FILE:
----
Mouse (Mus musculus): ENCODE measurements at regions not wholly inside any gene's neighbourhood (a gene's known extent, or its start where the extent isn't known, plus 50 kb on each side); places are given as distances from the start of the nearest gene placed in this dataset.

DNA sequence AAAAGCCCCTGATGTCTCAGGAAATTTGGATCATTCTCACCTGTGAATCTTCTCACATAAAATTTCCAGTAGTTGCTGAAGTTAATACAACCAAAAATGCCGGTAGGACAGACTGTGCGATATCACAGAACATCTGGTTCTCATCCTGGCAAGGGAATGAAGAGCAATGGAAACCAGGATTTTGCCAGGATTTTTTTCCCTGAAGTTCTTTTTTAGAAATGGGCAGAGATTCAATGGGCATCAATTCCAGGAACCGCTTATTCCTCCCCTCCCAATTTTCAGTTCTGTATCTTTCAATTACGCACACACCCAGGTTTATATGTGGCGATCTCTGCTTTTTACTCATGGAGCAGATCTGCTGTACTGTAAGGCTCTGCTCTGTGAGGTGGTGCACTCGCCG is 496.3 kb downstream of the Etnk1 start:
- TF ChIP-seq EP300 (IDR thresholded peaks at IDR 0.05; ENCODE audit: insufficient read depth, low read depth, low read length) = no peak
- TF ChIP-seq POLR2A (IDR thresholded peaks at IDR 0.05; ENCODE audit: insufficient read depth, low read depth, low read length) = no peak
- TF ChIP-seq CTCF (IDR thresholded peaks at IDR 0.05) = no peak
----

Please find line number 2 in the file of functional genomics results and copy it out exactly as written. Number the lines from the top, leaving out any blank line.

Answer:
DNA sequence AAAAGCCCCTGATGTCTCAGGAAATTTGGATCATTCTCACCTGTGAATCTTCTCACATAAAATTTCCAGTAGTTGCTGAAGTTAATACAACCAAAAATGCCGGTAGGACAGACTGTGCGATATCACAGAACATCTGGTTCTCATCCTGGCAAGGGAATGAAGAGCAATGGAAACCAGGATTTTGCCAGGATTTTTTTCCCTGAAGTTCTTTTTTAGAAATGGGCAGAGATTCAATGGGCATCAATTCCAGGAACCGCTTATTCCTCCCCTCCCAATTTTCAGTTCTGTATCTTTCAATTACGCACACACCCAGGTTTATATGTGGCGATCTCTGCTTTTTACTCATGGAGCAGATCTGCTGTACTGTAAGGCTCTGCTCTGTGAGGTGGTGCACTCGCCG is 496.3 kb downstream of the Etnk1 start: